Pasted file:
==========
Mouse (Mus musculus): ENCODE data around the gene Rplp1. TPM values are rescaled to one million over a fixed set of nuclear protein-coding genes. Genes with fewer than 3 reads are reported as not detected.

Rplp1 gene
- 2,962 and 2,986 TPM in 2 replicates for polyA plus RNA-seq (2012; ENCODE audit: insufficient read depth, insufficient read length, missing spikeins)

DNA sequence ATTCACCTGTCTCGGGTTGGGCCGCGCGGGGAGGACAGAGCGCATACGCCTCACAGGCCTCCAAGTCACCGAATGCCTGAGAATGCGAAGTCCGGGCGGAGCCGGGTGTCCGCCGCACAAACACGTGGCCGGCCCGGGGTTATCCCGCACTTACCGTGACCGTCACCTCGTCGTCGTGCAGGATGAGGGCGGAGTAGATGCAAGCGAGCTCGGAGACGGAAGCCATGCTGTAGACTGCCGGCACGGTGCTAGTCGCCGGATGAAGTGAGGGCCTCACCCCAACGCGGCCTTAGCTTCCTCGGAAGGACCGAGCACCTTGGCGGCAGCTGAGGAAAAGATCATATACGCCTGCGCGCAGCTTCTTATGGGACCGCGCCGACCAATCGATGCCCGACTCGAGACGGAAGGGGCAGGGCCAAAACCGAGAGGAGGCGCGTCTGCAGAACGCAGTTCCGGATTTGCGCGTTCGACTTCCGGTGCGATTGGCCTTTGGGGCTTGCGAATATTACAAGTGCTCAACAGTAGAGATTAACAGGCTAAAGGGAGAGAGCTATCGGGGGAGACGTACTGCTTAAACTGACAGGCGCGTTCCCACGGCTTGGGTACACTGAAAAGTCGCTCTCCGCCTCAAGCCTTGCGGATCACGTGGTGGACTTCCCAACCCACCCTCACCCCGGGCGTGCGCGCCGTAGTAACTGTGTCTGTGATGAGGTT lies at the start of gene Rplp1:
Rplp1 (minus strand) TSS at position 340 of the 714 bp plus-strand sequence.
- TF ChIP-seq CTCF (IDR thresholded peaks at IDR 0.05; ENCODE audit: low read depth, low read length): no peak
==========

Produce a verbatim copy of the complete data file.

Mouse (Mus musculus): ENCODE data around the gene Rplp1. TPM values are rescaled to one million over a fixed set of nuclear protein-coding genes. Genes with fewer than 3 reads are reported as not detected.

Rplp1 gene
- 2,962 and 2,986 TPM in 2 replicates for polyA plus RNA-seq (2012; ENCODE audit: insufficient read depth, insufficient read length, missing spikeins)

DNA sequence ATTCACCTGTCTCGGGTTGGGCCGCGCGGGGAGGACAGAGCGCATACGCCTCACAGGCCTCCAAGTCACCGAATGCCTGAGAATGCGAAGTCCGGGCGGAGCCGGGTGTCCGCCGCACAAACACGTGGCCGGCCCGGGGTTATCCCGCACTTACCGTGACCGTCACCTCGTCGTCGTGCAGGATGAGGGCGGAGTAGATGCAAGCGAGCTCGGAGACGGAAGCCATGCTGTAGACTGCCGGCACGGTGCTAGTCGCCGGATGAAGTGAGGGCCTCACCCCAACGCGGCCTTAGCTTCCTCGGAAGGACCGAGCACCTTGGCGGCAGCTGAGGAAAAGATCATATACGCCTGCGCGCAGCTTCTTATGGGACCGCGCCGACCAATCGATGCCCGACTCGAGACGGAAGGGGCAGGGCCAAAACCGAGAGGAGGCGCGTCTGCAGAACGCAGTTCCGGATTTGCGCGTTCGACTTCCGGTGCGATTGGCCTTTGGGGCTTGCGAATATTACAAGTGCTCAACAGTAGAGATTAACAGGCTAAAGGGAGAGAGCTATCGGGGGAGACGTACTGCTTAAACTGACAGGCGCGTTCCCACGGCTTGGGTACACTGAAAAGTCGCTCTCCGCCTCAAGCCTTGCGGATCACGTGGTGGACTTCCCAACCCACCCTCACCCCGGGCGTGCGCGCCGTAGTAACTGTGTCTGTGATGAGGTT lies at the start of gene Rplp1:
Rplp1 (minus strand) TSS at position 340 of the 714 bp plus-strand sequence.
- TF ChIP-seq CTCF (IDR thresholded peaks at IDR 0.05; ENCODE audit: low read depth, low read length): no peak